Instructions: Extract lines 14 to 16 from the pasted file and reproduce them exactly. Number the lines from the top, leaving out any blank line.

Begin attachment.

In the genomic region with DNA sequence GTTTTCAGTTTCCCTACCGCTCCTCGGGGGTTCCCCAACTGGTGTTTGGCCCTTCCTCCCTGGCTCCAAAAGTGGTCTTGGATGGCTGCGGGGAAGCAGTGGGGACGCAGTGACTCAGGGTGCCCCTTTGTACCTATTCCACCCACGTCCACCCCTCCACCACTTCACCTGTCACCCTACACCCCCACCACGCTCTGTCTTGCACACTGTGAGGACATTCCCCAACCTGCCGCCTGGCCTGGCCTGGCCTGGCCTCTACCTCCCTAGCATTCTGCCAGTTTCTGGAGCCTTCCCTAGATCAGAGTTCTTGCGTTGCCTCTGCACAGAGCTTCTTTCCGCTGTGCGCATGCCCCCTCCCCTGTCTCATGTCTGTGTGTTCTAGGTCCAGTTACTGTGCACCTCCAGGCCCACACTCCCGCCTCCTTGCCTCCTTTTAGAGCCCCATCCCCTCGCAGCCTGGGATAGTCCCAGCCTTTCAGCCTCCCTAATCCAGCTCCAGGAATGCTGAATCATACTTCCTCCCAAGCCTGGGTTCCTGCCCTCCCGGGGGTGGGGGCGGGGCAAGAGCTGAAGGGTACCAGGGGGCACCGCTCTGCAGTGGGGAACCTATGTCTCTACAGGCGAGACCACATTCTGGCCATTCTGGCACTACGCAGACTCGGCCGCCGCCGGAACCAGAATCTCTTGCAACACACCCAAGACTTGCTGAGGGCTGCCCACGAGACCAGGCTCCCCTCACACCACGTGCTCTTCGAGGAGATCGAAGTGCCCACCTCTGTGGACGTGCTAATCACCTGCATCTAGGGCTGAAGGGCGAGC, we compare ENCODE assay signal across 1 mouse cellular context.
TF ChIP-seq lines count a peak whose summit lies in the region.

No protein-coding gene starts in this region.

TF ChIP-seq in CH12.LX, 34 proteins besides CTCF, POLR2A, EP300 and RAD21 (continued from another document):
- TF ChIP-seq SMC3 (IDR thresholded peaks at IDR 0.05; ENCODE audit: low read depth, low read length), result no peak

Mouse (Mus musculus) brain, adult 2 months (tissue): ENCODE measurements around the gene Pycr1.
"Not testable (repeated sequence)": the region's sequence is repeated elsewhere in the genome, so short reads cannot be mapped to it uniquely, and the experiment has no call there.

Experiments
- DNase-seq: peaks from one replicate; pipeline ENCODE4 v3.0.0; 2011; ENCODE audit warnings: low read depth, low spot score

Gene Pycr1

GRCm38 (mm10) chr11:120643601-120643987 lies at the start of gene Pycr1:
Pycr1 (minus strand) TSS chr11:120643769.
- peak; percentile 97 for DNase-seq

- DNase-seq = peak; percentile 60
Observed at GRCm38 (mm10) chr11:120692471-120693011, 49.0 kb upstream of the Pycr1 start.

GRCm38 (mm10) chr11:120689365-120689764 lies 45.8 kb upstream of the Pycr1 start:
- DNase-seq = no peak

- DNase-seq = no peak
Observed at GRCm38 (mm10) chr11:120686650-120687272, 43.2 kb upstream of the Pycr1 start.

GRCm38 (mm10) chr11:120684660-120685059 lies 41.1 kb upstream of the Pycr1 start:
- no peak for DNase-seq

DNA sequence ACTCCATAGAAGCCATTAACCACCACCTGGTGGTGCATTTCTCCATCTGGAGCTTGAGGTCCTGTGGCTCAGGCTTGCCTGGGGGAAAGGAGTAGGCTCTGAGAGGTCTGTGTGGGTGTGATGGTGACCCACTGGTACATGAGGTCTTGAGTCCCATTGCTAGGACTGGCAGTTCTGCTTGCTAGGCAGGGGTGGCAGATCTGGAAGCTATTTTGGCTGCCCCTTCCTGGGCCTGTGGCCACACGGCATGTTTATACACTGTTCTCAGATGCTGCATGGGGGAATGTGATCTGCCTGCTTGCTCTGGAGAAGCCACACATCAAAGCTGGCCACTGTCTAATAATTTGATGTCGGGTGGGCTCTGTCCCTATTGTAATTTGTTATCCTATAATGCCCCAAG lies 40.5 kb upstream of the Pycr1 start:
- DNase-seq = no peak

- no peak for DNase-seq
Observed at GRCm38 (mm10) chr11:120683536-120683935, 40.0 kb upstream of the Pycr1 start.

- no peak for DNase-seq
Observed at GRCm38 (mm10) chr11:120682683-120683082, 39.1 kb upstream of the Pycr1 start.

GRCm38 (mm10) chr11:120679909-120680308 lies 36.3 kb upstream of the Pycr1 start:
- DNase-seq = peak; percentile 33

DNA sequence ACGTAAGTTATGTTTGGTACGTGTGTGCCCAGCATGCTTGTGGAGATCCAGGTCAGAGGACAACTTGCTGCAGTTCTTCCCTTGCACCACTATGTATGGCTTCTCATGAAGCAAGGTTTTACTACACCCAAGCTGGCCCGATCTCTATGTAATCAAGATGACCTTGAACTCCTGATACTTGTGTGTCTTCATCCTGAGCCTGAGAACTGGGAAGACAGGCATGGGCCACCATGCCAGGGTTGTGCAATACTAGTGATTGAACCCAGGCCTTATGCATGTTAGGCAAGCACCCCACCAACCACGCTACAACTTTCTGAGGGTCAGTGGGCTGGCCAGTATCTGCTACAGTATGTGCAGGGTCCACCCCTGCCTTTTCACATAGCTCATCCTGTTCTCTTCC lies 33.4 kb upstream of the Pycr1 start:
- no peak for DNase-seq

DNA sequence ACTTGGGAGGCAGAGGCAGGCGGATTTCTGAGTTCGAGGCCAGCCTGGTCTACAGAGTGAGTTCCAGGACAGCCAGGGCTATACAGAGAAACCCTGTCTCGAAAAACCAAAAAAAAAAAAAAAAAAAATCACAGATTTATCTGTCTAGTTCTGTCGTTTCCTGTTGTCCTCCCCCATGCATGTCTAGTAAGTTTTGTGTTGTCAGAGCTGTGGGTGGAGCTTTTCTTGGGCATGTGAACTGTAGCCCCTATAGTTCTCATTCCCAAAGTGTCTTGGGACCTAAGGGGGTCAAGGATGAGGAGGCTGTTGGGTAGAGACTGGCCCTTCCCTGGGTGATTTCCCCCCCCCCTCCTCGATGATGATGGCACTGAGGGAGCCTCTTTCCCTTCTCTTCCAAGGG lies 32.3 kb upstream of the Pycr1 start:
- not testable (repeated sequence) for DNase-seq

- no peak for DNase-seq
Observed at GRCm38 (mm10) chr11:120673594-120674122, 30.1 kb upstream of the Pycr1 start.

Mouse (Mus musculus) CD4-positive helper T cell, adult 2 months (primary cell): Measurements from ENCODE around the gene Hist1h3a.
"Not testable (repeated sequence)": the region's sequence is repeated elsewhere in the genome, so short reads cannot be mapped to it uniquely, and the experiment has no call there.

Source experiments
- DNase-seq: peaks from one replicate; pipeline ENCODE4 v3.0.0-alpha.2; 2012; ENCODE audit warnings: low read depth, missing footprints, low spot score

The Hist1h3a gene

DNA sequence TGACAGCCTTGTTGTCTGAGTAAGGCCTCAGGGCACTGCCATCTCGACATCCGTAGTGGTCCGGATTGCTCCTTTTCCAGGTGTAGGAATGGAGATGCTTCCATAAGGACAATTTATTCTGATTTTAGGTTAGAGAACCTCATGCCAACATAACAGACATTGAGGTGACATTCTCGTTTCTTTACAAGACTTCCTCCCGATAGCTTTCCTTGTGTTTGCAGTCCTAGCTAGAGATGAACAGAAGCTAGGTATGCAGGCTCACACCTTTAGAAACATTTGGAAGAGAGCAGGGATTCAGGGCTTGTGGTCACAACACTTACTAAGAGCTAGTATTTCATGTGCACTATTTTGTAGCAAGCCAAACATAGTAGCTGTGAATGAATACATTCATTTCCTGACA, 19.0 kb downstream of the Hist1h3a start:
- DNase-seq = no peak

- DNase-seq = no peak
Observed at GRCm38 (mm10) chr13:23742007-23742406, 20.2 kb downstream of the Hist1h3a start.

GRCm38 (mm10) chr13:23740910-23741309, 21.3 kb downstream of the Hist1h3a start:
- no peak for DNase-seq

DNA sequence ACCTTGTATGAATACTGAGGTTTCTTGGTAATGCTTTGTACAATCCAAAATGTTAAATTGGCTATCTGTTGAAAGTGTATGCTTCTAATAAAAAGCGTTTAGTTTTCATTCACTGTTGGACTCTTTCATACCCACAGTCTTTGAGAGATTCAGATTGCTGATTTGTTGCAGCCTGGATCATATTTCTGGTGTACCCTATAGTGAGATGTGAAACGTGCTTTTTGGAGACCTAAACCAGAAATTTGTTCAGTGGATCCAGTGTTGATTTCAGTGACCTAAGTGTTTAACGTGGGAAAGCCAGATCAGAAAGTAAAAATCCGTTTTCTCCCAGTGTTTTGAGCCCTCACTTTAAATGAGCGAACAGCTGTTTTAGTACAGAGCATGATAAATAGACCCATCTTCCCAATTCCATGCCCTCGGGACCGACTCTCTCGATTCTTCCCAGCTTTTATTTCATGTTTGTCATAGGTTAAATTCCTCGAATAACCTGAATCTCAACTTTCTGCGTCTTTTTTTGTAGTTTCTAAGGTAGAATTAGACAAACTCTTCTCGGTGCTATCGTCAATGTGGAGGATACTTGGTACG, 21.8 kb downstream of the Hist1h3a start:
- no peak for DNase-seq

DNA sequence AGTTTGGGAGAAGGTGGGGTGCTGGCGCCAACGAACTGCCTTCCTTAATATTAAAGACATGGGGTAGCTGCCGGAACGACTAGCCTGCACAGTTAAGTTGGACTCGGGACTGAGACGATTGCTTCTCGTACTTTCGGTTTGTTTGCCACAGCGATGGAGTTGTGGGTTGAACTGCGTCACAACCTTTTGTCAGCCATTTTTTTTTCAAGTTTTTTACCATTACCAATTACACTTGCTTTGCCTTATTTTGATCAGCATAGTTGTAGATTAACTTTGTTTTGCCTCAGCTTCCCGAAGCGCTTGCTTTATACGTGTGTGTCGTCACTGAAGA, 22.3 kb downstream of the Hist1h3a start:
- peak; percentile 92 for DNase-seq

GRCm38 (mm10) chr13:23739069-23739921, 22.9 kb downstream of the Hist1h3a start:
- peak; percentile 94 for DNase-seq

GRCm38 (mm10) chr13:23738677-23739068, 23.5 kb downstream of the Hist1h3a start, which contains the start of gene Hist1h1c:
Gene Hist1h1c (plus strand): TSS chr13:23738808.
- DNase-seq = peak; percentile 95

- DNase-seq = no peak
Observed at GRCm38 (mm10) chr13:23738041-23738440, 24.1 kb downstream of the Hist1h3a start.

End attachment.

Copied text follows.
- DNase-seq = peak; percentile 60
Observed at GRCm38 (mm10) chr11:120692471-120693011, 49.0 kb upstream of the Pycr1 start.

GRCm38 (mm10) chr11:120689365-120689764 lies 45.8 kb upstream of the Pycr1 start: